S&P reaches $1.5 billion deal with U.S., states over crisis-era ratings

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By Aruna Viswanatha

(Reuters) – Ratings firm Standard & Poor’s will pay $1.5 billion to resolve a series of lawsuits over its ratings on mortgage securities that soured in the runup to the 2008 financial crisis, the company said on Tuesday.

The settlement comes after more than two years of litigation as S&P fought allegations it issued overly rosy ratings in order to win more business.

S&P parent McGraw Hill Financial Inc (MHFI.N: Quote, Profile, Research, Stock Buzz) said it will pay $687.5 million to the U.S. Department of Justice, and $687.5 million to 19 states and the District of Columbia, which had filed similar lawsuits over the ratings.

Late Monday, the firm also reached a separate $125 million settlement with public pension fund California Public Employees’ Retirement System, which had sued S&P in 2009, claiming its inaccurate ratings caused the firm hundreds of millions of dollars in losses.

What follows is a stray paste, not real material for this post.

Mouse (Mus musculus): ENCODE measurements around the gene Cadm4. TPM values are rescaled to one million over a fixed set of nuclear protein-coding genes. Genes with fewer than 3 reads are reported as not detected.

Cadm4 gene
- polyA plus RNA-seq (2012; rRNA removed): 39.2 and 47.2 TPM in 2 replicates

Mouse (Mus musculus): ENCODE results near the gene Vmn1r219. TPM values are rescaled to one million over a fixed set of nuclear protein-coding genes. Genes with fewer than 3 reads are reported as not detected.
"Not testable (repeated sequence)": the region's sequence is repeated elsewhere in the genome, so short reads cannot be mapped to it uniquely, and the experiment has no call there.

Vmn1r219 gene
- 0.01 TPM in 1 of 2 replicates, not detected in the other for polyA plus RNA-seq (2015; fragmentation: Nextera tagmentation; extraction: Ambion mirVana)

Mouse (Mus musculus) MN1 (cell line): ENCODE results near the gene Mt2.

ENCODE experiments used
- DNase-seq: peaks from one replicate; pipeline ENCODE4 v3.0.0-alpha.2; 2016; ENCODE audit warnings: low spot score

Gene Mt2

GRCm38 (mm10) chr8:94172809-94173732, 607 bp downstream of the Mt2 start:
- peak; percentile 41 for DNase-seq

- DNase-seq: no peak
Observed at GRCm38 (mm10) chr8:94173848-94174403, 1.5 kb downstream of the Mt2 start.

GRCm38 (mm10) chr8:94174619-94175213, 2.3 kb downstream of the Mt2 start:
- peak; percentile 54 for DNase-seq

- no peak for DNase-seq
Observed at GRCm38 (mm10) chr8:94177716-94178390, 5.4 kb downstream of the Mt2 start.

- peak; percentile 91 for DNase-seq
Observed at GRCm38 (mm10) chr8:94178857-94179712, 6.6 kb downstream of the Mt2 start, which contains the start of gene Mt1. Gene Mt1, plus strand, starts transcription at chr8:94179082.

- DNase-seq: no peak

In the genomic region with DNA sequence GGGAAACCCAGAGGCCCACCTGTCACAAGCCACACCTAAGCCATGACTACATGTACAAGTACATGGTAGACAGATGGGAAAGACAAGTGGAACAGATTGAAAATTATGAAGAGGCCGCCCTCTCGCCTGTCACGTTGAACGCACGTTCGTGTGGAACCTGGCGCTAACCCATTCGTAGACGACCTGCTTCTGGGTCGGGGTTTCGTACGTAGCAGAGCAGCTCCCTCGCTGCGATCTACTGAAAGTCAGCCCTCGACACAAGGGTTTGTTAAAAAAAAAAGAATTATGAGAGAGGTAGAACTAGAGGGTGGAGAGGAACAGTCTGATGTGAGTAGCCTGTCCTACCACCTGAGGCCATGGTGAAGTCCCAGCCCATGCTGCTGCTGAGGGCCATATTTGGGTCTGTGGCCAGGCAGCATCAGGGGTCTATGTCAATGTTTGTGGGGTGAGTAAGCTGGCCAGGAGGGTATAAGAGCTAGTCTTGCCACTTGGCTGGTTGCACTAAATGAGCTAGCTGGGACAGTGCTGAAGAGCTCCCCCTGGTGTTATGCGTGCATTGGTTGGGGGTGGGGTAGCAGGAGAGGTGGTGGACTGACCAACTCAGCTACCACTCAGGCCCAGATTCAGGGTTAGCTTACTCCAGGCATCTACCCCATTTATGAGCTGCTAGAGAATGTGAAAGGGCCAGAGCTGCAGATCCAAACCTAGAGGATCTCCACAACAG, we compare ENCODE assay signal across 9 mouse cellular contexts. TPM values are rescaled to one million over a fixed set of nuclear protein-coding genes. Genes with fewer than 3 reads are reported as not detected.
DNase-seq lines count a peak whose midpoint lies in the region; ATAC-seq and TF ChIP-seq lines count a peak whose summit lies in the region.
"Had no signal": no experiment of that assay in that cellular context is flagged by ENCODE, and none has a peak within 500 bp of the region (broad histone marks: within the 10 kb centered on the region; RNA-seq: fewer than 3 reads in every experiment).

The United States sued S&P in 2013 after initial settlement talks broke down, accusing the ratings agency of defrauding investors and seeking $5 billion in one of the most ambitious cases the Justice Department has fought tied to the financial crisis.

In a 119-page complaint, the government said S&P delayed updates to its ratings criteria and analytical models between September 2004 and October 2007, weakening its criteria in a desire to gain more business from the investment banks that issued the securities.

“It could be structured by cows and we would rate it,” according to an excerpt from an instant-messaging exchange between two S&P analysts that was cited in the lawsuit.

“On more than one occasion, the company’s leadership ignored senior analysts who warned that the company had given top ratings to financial products that were failing to perform as advertised,” said Attorney General Eric Holder said in announcing the settlement.

Under the deal, S&P does not admit to any violations of law.

(Reporting by Aruna Viswanatha in Washington and Neha Dimri in Bengaluru; Editing by Kirti Pandey and Bernadette Baum)

 

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